The 9-11 Photo And A Columnist’s Character

One thing I have learned about personal ethics: they are imposible to hide. Ethical individuals eventually show their values in grand style, and those without ethics, or whose ethical values are corroded, frayed and rotting, show their true colors as well. Thus it was no surprise to me when Frank Rich, once one of America’s most unfair drama critics who turned into one of the media’s most vicious opinion columnists, exposed the content of his character in grand style with a New York Time column last month about 9-11.

No doubt about it, Rich is fun to read. He is a talented essayist who has never been burdened by the instinct to see anyone else’s side of an issue but his own. To Frank Rich, all political adversaries are not merely misguided, but villains; not merely villains, but stupid and evil villains. Just as he singlehandedly wrecked careers and destroyed promising theatrical productions by pronouncing Broadway shows that didn’t suit his particular tastes as inept, incompetent and a waste of time, so he has used his talent for cultured invective to characterize the entire political spectrum extending rightward from his far left viewpoint as un-American, venal and dumb. The Golden Rule is not for Frank Rich, nor is an aversion to extreme utilitarianism, for to him, the ends indeed justify the means. I think he has thoroughly proven this over his career, but he was generous enough to provide one more vivid example for anyone tempted to think that his commentary comes from a mind and soul concerned about small matters like fairness, honesty and responsibility.

In his New York Times column entitled “Whatever Happened to the America of 9/12?,” Rich condemned America for being selfish and divisive, the last requiring special gall from Rich, who has been among the prominent voices that have fed the destructive culture of demonization in politics. He also blamed Republicans for all of it; no surprise there, either. But what distinguished this column in special unethical recklessness was how he used a photograph from September 11, 2001 to “prove” his point, without any concern for whether his characterization of the people in it was fair, deserved, or true. It served his purpose, that’s all, and those pictured were just Rich fodder to him…collateral damage, a means to an end.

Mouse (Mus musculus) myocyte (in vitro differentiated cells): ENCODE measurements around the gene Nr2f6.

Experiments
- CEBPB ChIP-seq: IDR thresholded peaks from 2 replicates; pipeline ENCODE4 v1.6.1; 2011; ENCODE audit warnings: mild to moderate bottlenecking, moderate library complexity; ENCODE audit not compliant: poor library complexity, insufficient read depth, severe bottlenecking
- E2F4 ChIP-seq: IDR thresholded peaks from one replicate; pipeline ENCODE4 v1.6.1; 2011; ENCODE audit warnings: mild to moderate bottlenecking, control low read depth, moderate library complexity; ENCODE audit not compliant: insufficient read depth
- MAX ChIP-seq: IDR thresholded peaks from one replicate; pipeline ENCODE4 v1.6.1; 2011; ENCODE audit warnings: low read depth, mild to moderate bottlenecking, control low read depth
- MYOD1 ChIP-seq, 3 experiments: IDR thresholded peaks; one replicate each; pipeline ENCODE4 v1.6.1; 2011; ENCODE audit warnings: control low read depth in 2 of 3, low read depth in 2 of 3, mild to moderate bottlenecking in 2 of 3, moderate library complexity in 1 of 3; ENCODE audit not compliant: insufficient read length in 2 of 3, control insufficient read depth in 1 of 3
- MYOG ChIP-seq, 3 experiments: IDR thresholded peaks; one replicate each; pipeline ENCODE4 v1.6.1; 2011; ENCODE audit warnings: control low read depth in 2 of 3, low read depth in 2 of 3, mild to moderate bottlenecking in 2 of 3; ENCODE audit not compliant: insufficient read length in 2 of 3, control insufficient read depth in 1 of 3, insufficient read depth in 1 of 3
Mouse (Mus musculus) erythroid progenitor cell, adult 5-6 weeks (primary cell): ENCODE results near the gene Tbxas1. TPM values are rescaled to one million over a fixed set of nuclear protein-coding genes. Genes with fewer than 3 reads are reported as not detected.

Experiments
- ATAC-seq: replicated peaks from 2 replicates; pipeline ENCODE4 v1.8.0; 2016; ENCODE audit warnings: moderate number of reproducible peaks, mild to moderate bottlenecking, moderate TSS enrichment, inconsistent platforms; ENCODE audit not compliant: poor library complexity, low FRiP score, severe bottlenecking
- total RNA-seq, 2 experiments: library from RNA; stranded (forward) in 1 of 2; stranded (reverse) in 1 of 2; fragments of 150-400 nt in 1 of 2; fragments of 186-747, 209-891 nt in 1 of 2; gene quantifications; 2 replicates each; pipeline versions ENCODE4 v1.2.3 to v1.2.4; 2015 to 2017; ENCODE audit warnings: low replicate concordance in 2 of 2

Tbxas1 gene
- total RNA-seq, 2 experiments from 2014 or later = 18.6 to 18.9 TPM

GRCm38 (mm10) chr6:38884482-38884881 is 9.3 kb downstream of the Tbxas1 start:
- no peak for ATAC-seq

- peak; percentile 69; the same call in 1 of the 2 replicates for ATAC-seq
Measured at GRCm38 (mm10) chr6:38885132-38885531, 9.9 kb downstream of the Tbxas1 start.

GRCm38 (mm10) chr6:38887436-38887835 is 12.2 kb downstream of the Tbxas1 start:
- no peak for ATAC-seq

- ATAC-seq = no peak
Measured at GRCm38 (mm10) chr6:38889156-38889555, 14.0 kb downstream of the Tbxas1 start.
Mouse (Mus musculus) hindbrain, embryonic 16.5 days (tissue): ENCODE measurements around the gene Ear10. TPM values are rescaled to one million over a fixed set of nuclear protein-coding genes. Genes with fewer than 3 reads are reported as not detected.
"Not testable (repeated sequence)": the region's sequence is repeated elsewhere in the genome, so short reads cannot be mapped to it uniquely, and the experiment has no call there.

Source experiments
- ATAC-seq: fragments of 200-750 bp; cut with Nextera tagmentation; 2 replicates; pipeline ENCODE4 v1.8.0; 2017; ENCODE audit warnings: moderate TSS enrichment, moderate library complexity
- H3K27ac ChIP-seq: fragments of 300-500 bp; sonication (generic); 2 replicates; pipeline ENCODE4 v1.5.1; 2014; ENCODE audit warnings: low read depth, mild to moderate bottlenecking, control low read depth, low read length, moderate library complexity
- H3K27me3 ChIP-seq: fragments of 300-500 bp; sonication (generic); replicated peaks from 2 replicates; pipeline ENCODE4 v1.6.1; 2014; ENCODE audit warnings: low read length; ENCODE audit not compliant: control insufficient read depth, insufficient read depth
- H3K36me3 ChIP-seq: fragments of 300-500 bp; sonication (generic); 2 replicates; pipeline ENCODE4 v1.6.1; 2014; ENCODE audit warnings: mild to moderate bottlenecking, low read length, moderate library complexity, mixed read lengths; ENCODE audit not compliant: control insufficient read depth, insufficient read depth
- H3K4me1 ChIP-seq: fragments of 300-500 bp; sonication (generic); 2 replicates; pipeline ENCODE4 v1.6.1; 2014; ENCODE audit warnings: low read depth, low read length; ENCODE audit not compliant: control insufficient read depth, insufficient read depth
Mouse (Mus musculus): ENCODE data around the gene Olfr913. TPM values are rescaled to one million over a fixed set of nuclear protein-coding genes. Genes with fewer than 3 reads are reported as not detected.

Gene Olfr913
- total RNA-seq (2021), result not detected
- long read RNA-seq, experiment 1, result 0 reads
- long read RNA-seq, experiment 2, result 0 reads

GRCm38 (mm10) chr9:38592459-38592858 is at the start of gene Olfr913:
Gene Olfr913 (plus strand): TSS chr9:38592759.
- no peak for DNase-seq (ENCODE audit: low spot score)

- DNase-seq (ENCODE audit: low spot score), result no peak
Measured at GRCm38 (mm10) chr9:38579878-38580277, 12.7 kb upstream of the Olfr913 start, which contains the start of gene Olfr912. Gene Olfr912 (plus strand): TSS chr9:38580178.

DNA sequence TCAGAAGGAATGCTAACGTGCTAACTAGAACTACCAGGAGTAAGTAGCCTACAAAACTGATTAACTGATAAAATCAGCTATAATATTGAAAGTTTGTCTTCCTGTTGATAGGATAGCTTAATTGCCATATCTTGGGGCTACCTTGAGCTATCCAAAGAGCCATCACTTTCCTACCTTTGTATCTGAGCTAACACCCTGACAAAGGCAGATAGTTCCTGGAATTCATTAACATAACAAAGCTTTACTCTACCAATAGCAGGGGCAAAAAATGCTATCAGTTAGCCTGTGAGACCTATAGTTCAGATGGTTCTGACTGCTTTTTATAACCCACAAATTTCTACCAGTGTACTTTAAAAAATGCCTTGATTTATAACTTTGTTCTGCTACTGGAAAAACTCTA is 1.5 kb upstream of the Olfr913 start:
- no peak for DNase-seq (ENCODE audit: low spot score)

He wrote:

“…there’s another taboo 9/11 photo, about life rather than death, that is equally shocking in its way, so much so that Thomas Hoepker of Magnum Photos kept it under wraps for four years. Mr. Hoepker’s picture can now be found in David Friend’s compelling new 9/11 book, “Watching the World Change,” or on the book’s Web site, It shows five young friends on the waterfront in Brooklyn, taking what seems to be a lunch or bike-riding break, enjoying the radiant late-summer sun and chatting away as cascades of smoke engulf Lower Manhattan in the background.

“Mr. Hoepker found his subjects troubling. “They were totally relaxed like any normal afternoon,” he told Mr. Friend. “It’s possible they lost people and cared, but they were not stirred by it.” The photographer withheld the picture from publication because “we didn’t need to see that, then.” He feared “it would stir the wrong emotions.” But “over time, with perspective,” he discovered, “it grew in importance.”

“Seen from the perspective of 9/11’s fifth anniversary, Mr. Hoepker’s photo is prescient as well as important — a snapshot of history soon to come. What he caught was this: Traumatic as the attack on America was, 9/11 would recede quickly for many. This is a country that likes to move on, and fast. The young people in Mr. Hoepker’s photo aren’t necessarily callous. They’re just American. In the five years since the attacks, the ability of Americans to dust themselves off and keep going explains both what’s gone right and what’s gone wrong on our path to the divided and dispirited state the nation finds itself in today.